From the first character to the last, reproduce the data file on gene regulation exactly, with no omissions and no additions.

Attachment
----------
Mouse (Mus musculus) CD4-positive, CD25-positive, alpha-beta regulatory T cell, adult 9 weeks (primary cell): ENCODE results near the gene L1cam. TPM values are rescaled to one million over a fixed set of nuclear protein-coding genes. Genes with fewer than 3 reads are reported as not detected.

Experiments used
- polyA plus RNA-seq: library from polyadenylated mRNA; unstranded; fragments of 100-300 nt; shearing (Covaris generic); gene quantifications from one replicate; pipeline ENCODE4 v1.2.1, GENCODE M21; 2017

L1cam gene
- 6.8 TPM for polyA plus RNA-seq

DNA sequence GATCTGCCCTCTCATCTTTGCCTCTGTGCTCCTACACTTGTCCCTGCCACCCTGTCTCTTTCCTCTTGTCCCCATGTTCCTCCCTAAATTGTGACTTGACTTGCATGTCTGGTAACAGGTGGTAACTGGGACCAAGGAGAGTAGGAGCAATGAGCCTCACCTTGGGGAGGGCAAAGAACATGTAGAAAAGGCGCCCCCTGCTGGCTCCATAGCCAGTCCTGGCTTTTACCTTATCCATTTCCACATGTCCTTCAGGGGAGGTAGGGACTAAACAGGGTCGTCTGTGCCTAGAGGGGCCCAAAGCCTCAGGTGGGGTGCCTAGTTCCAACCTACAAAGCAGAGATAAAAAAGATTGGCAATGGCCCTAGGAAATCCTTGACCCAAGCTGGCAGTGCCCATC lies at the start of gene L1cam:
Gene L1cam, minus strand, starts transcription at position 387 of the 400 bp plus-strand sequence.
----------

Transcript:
Mouse (Mus musculus) CD4-positive, CD25-positive, alpha-beta regulatory T cell, adult 9 weeks (primary cell): ENCODE results near the gene L1cam. TPM values are rescaled to one million over a fixed set of nuclear protein-coding genes. Genes with fewer than 3 reads are reported as not detected.

Experiments used
- polyA plus RNA-seq: library from polyadenylated mRNA; unstranded; fragments of 100-300 nt; shearing (Covaris generic); gene quantifications from one replicate; pipeline ENCODE4 v1.2.1, GENCODE M21; 2017

L1cam gene
- 6.8 TPM for polyA plus RNA-seq

DNA sequence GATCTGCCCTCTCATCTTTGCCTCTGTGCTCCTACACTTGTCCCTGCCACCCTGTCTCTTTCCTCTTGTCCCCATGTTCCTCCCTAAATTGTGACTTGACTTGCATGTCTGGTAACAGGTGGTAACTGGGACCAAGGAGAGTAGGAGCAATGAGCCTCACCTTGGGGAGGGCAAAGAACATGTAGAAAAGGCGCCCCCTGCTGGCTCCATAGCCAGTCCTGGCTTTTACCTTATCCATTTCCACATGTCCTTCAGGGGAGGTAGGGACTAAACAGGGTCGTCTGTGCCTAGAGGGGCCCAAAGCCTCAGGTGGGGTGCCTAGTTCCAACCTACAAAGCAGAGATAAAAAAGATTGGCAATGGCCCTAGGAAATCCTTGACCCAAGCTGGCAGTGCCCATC lies at the start of gene L1cam:
Gene L1cam, minus strand, starts transcription at position 387 of the 400 bp plus-strand sequence.